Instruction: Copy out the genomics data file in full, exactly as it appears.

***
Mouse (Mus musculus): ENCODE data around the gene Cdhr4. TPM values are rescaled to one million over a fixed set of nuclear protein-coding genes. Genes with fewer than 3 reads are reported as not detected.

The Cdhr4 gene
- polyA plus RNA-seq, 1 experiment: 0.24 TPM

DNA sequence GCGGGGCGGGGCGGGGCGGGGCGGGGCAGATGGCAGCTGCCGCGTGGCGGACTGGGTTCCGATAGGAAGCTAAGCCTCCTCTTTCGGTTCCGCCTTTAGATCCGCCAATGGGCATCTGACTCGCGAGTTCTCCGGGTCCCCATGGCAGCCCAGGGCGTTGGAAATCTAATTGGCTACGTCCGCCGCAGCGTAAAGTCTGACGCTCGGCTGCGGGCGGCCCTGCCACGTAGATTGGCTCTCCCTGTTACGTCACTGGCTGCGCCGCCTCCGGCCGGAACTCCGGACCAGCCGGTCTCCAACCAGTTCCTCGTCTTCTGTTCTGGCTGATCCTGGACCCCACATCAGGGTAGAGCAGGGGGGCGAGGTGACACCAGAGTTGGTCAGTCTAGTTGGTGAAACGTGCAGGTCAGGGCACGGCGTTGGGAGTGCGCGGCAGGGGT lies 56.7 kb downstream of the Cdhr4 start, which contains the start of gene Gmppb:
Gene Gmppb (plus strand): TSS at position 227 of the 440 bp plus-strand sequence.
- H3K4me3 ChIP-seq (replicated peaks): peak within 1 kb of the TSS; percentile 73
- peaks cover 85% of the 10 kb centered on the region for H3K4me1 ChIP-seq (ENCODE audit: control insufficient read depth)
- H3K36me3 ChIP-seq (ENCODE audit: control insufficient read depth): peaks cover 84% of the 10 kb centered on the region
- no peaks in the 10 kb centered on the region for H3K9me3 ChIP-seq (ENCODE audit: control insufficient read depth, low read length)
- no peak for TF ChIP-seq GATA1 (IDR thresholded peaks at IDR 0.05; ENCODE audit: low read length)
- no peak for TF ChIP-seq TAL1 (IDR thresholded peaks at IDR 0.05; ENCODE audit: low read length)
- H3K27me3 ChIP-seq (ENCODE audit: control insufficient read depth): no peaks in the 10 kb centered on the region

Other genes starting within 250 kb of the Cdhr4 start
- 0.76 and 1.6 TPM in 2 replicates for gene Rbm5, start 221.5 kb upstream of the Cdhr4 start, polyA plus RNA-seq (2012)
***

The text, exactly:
Mouse (Mus musculus): ENCODE data around the gene Cdhr4. TPM values are rescaled to one million over a fixed set of nuclear protein-coding genes. Genes with fewer than 3 reads are reported as not detected.

The Cdhr4 gene
- polyA plus RNA-seq, 1 experiment: 0.24 TPM

DNA sequence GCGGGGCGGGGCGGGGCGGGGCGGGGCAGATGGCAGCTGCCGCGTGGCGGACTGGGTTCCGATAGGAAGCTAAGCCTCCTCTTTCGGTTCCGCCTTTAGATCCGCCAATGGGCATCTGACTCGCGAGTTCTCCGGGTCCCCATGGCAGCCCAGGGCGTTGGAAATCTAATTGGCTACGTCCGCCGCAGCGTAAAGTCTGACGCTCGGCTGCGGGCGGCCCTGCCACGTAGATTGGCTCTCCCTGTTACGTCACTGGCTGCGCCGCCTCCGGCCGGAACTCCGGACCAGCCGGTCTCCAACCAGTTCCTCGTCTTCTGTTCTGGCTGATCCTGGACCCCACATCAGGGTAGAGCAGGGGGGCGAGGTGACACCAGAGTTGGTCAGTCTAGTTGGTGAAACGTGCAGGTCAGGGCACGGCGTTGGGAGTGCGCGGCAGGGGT lies 56.7 kb downstream of the Cdhr4 start, which contains the start of gene Gmppb:
Gene Gmppb (plus strand): TSS at position 227 of the 440 bp plus-strand sequence.
- H3K4me3 ChIP-seq (replicated peaks): peak within 1 kb of the TSS; percentile 73
- peaks cover 85% of the 10 kb centered on the region for H3K4me1 ChIP-seq (ENCODE audit: control insufficient read depth)
- H3K36me3 ChIP-seq (ENCODE audit: control insufficient read depth): peaks cover 84% of the 10 kb centered on the region
- no peaks in the 10 kb centered on the region for H3K9me3 ChIP-seq (ENCODE audit: control insufficient read depth, low read length)
- no peak for TF ChIP-seq GATA1 (IDR thresholded peaks at IDR 0.05; ENCODE audit: low read length)
- no peak for TF ChIP-seq TAL1 (IDR thresholded peaks at IDR 0.05; ENCODE audit: low read length)
- H3K27me3 ChIP-seq (ENCODE audit: control insufficient read depth): no peaks in the 10 kb centered on the region

Other genes starting within 250 kb of the Cdhr4 start
- 0.76 and 1.6 TPM in 2 replicates for gene Rbm5, start 221.5 kb upstream of the Cdhr4 start, polyA plus RNA-seq (2012)